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i am building a site, that includes the user submitting comments. Now, want to save the different comments.. i read a bit about Linq to SQL and ADO.. they all talk about storing small bits of information like names, emails, passwords etc. But whats the most efficient way to save messages (which will be incorporated to a page like in youtube) at the end?

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Is encoding/culture an issue here? – Caspar Kleijne May 1 '11 at 12:12
@Caspar: Why should it be an issue? – Matti Virkkunen May 1 '11 at 12:28
@Matti Virkkunen depending on the the characters you want to store nvarchar or varchar might make a difference. – Caspar Kleijne May 1 '11 at 12:36
@Caspar: Is there a benefit to using the non-n variant of text datatypes? – Matti Virkkunen May 1 '11 at 12:37
@Caspar: Actually nvarchar(MAX) is limited to about two gigabytes of data. – Matti Virkkunen May 1 '11 at 12:47
up vote 5 down vote accepted

I think comments on a webpage still count as "small bits". Just make sure your database field has enough space (nvarchar(MAX) if supported, otherwise text or ntext, depending on your database of choice)

I don't think you need to start considering other methods of accessing data unless you have dozens of kilobytes of data per object, or a very large number of objects per page.

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should i use string builder..or other encoding method..to prevent string from being counted as an object? – Dmitry Makovetskiyd May 1 '11 at 15:13
@Dmitry: I have no idea what you're trying to say. Care to elaborate? – Matti Virkkunen May 1 '11 at 17:23

Exactly the same way. You also want to html encode your message before you insert it into a database to avoid unwanted sql injections. Linq doesn't have such problems since it uses parameters to insert your text.

You should prefer paramater based insertion of text over embeded sql + encoding.

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I don't think you should HTML encode anything in a database, you'll want to do encoding on the output side so it's easy to change your formatting/filtering afterwards. – Matti Virkkunen May 1 '11 at 12:04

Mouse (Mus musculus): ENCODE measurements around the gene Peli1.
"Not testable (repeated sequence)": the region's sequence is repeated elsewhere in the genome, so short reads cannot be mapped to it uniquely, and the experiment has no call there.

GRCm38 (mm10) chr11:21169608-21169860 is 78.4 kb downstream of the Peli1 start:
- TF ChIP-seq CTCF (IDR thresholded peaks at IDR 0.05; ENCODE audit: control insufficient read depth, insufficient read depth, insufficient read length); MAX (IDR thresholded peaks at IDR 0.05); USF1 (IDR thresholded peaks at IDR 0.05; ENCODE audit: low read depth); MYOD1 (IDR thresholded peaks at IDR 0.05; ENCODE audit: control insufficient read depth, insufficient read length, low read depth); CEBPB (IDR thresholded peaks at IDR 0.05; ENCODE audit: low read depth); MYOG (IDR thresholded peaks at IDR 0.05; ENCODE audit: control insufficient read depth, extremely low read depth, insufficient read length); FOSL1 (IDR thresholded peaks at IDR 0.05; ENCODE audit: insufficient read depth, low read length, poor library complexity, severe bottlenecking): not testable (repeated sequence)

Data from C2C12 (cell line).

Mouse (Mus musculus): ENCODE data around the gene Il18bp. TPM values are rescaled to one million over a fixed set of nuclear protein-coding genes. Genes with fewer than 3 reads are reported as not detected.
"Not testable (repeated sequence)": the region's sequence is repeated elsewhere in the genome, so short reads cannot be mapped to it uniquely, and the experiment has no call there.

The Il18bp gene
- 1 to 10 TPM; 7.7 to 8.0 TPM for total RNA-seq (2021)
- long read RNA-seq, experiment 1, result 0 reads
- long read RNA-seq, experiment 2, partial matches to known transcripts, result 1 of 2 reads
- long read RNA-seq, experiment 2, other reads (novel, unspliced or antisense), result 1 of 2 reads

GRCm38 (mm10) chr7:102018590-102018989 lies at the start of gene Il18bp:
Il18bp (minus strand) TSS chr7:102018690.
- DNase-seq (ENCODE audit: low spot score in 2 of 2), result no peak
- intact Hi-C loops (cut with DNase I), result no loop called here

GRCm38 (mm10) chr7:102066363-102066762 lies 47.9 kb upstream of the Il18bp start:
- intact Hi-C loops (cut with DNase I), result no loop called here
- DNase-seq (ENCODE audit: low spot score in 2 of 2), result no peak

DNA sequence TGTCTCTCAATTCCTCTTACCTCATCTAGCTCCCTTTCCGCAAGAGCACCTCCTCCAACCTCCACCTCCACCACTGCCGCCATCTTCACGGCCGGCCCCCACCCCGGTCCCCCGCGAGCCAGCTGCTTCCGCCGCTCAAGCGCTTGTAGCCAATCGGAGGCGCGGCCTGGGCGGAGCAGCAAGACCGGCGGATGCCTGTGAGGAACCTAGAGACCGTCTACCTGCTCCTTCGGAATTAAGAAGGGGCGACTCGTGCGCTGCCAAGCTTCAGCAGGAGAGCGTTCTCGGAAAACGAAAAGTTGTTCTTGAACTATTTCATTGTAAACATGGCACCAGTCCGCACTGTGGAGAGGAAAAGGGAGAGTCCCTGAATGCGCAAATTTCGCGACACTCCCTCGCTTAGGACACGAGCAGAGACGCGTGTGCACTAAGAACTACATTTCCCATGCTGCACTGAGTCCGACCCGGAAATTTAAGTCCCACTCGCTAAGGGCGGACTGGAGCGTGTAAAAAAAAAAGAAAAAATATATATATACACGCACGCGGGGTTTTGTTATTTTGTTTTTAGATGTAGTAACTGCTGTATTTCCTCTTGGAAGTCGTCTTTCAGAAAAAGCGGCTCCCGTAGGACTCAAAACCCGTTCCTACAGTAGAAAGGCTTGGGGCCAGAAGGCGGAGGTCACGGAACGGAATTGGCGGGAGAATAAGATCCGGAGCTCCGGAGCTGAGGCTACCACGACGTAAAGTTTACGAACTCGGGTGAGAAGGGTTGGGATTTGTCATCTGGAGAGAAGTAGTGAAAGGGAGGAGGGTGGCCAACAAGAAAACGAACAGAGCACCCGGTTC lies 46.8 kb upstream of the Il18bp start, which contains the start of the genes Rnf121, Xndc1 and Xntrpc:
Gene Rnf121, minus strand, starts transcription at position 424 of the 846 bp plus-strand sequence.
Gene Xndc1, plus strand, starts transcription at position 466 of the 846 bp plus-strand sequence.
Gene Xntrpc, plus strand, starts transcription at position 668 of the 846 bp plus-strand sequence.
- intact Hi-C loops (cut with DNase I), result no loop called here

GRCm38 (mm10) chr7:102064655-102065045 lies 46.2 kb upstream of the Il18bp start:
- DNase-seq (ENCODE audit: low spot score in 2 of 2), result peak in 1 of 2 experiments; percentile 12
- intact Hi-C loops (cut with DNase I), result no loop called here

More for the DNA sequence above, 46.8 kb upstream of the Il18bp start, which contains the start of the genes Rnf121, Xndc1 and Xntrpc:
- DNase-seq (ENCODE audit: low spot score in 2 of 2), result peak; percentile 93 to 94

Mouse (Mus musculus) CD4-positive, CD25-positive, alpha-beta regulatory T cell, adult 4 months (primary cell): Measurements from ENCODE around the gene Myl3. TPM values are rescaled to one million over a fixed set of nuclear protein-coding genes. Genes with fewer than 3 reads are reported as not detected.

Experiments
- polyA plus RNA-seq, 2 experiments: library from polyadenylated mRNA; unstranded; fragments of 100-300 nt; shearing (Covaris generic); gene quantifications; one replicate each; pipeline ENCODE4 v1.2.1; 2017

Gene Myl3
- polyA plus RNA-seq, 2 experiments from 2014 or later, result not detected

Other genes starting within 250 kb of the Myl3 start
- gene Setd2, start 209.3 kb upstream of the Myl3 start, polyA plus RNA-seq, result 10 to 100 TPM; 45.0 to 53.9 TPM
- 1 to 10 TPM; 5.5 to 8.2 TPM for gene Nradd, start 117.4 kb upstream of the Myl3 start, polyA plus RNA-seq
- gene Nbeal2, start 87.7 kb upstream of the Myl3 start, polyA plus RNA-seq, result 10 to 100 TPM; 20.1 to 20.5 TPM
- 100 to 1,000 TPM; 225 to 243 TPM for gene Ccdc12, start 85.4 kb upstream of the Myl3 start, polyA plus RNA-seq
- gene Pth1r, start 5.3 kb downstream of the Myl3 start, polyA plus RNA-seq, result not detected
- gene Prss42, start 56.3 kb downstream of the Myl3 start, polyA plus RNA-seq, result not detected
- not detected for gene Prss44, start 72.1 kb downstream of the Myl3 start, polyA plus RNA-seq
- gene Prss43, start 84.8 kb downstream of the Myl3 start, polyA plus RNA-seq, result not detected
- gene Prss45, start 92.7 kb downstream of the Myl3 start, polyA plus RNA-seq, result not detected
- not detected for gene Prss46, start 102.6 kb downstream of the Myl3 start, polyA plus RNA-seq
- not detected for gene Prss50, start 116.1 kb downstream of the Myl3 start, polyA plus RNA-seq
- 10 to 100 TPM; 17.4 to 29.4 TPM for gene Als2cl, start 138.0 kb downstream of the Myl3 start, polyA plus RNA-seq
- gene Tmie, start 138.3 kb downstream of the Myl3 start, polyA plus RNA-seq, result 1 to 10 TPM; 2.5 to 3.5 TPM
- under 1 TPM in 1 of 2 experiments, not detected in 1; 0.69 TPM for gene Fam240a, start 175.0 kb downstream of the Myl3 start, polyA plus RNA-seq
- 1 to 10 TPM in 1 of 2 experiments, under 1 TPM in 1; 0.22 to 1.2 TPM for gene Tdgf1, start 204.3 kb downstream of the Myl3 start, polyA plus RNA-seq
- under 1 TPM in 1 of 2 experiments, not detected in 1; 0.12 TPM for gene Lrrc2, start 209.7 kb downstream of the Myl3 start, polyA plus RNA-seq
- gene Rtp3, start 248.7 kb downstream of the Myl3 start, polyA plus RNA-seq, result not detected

You should always use a parameter-based approach (versus embedded SQL). So encoding is not necessary. – Kon May 1 '11 at 12:05
That's the easiest solution, but yeah you're right here – Stanislav Ageev May 1 '11 at 12:05
Even with paramet based sql, you still need to scan and check for XSS and other such annoying attack vectors. I would use nvarchar so to be ready for i18N. – Moshe Eshel May 1 '11 at 12:12
You do not want to encode before storing, you want to encode before display, i.e. after you bring it back from the database and before you embed it into a page. This has three advantages - 1) You're not limiting yourself to where it gets output, for example if you HtmlEncode you're not going to be able to use it in RSS, where XmlEncoding rules are different and 2) if the encoding function has a bug and is patched you'll get the patch, rather than have to go through the database, unencode then re-encode and 3) easier to search. Always encode at the point of rendering. – blowdart May 1 '11 at 14:03

In times gone by, you would use the deprecated Text datatype, but it will be removed in the next version, so the recommendation is to use varchar(max).

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my recommendation is, he have to use nvarchar(max) – Muhammad Akhtar May 1 '11 at 12:11
Text is already deprecated, and has been since SQL Server 2005. What you mean is that Text will be removed in the next version. – Erik Funkenbusch May 1 '11 at 12:18
@MM: Quite correct. – CJM May 1 '11 at 13:50
@Muhammad: whether you use UCS-2 (nvarchar) or not (varchar) is a different issue - some recommend always opting for unicode (opting for the lowest common denominator, if you will) and some recommend choosing the type according to the circumstances. Either way, setting the maximum storage size to 'max' is the recommended way to go. – CJM May 1 '11 at 13:55

you can use ntext datatype also. I use that for text.

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Microsoft recommends to use nvarchar(MAX) instead of ntext. – Uwe Keim May 1 '11 at 12:16
thanks to know me. – Govind KamalaPrakash Malviya May 1 '11 at 12:17

There is a text datatype in MSSQL database. You can use it for a comments. Then in program, it's just a common string.

Edit: Since text is going to be deprecated, just use varchar(max) as others say.

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text will be deprecated in the next version of Sql Server. – CJM May 1 '11 at 12:07
Good to know, thanks. – Damb May 1 '11 at 12:07

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